ChahDresh takes stock of where the last few whirlwind weeks of X-Wing news has put us.It’s been a busy couple of weeks in the X-Wing world! First, FAQmageddon hit, completely upsetting the apple cart right ahead of the Naboo Open and the Tatooine Open. Second, we got a preview article for the new Scyk Interceptors coming with the C-ROC Cruiser. Third, we got the Wave XI announcement.
Each of these is a worthy topic in itself, but rather than dive into the details of each I want to stay at the high level and look at themes.
The short version is that the game’s most powerful cards got brought back towards the pack. Specifically, the cards that got nerfed were those that allowed players to not care about stress or blocks; those cards were nerfed in ways that restore the importance of these effects.
Zuckuss and Manaroo, for example, were part of a greater Scum ecosystem that made stress and blocks completely irrelevant. Scum is loaded down with powerful effects that are supposed to be balanced by giving you stress: Zuckuss, Inertial Dampeners, Glitterstim, to name a few. Yet with Manaroo, Dengar crew, and those cards themselves– not to mention white SLoops– Scum ships could very easily stack stress tokens to the sky without losing a bit of combat effectiveness. And, obviously, if you don’t care about stress, you care even less about blocks. Two-ship Scum lists practically want to be blocked, since that’s one fewer ship shooting at them.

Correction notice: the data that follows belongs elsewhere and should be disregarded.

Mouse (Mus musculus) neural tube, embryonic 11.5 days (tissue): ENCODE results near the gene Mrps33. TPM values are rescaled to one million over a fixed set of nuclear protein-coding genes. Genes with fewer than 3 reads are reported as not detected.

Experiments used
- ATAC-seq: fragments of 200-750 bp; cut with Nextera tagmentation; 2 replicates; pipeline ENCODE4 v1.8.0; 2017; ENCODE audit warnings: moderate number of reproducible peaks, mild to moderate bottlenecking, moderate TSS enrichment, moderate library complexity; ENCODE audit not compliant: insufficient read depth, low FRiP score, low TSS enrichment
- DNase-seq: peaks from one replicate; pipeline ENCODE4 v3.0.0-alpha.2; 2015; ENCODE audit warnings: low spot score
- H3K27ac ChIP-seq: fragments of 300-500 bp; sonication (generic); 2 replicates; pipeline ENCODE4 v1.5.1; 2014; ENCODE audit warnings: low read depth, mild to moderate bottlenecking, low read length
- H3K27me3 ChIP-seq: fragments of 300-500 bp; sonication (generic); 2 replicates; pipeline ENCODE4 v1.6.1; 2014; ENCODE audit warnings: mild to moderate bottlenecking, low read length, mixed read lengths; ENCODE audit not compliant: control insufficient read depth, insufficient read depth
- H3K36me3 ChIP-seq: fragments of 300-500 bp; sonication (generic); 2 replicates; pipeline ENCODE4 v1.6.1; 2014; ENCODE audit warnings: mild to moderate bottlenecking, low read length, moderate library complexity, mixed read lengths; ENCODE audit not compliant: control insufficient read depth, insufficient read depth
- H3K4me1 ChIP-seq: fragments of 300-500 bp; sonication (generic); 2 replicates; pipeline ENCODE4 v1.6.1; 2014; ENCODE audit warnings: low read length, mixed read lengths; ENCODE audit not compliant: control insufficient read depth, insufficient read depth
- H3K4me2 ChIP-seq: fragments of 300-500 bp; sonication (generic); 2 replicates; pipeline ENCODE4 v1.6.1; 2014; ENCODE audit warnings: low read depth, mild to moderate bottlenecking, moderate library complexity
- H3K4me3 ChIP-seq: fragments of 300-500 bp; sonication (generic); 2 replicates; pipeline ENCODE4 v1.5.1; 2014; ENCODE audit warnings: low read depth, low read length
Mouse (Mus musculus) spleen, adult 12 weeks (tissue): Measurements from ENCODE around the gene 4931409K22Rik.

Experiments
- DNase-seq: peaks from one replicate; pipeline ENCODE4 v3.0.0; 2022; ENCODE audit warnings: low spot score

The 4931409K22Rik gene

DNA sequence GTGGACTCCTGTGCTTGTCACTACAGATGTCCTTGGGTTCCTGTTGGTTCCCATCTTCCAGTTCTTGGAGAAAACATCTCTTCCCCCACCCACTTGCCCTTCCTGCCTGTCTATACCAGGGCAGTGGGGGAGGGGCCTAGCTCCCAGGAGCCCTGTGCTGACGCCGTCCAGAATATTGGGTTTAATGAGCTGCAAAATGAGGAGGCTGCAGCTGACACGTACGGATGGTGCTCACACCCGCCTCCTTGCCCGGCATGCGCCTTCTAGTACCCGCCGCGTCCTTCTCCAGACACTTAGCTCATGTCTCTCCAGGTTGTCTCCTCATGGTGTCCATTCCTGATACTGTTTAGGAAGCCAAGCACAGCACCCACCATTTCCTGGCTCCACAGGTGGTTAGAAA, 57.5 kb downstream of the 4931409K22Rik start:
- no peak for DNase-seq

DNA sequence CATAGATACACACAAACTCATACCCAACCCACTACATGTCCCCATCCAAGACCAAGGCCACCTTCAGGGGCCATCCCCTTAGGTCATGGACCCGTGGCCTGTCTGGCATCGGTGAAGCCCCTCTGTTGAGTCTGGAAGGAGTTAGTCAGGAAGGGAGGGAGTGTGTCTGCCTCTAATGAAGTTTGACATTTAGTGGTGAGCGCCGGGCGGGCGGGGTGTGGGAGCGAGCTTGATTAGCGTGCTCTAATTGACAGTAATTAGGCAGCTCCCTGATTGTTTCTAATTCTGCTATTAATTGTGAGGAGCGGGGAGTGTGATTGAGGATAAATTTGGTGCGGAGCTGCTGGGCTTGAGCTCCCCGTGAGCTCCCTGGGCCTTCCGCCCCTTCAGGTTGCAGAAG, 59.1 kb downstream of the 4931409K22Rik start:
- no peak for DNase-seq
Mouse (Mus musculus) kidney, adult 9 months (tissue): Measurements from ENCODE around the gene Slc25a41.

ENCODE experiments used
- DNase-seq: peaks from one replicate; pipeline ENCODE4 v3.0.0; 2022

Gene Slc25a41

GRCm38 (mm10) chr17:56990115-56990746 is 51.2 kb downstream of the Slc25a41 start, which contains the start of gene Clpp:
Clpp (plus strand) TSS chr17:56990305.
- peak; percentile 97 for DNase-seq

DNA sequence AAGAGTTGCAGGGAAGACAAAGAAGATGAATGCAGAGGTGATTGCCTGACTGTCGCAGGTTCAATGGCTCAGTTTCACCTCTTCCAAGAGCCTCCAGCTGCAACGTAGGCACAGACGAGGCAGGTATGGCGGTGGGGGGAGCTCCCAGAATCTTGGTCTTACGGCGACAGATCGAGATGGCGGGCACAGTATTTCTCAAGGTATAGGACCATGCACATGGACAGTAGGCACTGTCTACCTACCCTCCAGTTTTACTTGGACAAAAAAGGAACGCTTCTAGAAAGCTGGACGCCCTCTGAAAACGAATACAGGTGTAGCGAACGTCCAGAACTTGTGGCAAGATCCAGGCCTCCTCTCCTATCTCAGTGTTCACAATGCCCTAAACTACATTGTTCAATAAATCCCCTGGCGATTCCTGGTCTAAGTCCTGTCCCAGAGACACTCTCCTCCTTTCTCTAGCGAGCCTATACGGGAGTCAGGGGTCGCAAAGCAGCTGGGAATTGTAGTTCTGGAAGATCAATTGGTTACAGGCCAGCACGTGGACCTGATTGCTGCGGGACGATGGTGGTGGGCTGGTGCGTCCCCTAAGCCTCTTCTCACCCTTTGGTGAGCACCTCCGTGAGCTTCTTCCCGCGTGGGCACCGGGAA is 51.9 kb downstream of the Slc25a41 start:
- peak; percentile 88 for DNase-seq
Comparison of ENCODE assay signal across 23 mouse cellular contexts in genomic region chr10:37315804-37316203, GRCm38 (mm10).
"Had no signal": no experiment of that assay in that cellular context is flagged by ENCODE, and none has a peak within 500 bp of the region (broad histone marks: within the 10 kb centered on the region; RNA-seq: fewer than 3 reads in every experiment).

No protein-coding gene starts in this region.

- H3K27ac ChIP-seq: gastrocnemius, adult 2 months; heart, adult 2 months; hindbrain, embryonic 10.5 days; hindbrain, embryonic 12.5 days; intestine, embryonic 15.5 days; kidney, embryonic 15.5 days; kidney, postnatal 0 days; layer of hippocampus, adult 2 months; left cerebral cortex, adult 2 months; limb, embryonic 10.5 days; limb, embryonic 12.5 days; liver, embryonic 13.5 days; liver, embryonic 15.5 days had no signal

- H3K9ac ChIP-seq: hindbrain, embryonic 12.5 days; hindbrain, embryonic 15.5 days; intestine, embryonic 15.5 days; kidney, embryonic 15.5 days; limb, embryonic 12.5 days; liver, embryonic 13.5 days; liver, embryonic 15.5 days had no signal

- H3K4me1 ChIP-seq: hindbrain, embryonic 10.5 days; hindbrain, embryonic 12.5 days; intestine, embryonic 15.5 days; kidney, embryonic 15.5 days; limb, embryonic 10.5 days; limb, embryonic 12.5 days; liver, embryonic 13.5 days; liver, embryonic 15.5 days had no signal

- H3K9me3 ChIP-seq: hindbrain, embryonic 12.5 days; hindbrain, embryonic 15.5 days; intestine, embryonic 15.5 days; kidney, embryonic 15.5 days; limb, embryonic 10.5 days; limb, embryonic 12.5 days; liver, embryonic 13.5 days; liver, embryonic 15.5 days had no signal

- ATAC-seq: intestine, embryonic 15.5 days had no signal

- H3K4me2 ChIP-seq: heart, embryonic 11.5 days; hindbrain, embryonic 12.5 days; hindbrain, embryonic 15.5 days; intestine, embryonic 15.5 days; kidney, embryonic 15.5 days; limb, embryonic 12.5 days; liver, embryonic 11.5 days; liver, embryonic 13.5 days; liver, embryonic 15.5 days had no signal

Similarly, the /x7 title and Palpatine allowed Defenders to get two guaranteed evades a turn with no possibility of counter-play from blocks or stress. Traditionally, a block on Soontir Fel was followed almost immediately by an exploding Soontir Fel. Not so with the dreaded Commonwealth Defenders. This ecosystem helped make swarms and control lists unplayable, crowding them out of the meta (incidentally making Dengar crew even more efficient). They also contributed to an arms race: if you couldn’t survive a Party Bus shot or overpower a two-token-plus-Palp Defender, it was hard to find a place for you in the metagame, in turn forcing players and FFG to even higher heights. This is why we’ve seen so many K-Wings. (FFG pointed in this direction by buffing Cluster Mines in the last FAQ.)
If the overall level of power in the game goes down, there’s more room for different lists to breathe and more space for player skill to be decisive. Things had been seizing up a bit. This should help un-stick them a little. (By the way, I may not have called these specific nerfs, but I totally called this method of game balancing.)
Scum’s run of bad small ships is almost impressive. The faction inherited the Y-Wing, Z-95, and HWK intact and usable; in fact, their HWK pilots are arguably better than the Rebels’. All of the Scum-unique ships, on the other hand, have been either unable to compete with their larger brethren or just outright lackluster. The G1-A, Starviper, Scyk, and Khiraxz have all been more notable for the upgrade cards packaged with them than their tabletop performance.
FFG gets it, at least. As with the TIE Advanced, they’re using the release of the Scum epic ship to give us tools to make the Scyk more usable. Some of the pilots have very specific niches. Genesis Red, for example, can copy the evade and focus tokens of his target when he gets a target lock. This means he prefers to fly against lower-PS but token-rich prey, and with his PS7, that’s a short list. (You could always bump up to 9 with VI, I suppose.)